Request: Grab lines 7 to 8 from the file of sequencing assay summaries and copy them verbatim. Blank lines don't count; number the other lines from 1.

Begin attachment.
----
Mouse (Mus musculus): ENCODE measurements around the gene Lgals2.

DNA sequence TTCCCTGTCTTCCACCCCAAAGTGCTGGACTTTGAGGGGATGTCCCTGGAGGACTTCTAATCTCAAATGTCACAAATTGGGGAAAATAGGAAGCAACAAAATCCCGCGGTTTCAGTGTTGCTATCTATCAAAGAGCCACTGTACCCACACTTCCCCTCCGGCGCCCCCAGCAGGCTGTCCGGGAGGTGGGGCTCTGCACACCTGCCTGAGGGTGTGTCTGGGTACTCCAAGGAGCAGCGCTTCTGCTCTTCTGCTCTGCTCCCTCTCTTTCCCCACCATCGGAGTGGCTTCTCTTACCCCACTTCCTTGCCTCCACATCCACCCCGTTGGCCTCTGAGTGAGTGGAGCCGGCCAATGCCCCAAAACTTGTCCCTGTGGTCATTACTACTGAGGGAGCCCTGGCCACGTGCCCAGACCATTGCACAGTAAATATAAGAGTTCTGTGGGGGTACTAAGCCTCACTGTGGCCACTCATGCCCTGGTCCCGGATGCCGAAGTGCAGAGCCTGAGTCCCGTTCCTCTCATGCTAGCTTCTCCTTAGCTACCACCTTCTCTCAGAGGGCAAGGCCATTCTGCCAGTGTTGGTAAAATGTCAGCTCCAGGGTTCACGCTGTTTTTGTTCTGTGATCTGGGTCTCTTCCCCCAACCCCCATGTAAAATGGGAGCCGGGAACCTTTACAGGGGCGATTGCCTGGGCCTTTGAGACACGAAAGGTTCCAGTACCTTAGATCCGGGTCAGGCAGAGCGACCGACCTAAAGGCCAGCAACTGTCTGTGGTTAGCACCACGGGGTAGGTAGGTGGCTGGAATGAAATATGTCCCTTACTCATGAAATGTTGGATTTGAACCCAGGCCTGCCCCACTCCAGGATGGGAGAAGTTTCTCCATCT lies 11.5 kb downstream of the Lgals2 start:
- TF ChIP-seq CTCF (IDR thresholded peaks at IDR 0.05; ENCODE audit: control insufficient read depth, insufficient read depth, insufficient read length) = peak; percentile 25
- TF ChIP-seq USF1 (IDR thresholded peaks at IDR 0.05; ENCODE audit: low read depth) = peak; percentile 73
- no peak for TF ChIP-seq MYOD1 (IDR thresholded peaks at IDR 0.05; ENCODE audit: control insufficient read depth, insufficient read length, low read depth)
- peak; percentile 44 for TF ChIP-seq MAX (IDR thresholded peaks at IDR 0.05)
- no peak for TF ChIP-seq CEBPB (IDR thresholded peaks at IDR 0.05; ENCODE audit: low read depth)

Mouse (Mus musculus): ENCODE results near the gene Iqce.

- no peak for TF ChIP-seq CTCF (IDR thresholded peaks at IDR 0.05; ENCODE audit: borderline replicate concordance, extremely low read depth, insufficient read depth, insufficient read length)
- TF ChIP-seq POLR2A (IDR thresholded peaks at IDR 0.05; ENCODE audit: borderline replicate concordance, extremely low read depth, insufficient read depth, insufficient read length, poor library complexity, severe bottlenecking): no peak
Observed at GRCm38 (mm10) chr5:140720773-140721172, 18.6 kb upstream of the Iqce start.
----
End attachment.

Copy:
- no peak for TF ChIP-seq CEBPB (IDR thresholded peaks at IDR 0.05; ENCODE audit: low read depth)

Mouse (Mus musculus): ENCODE results near the gene Iqce.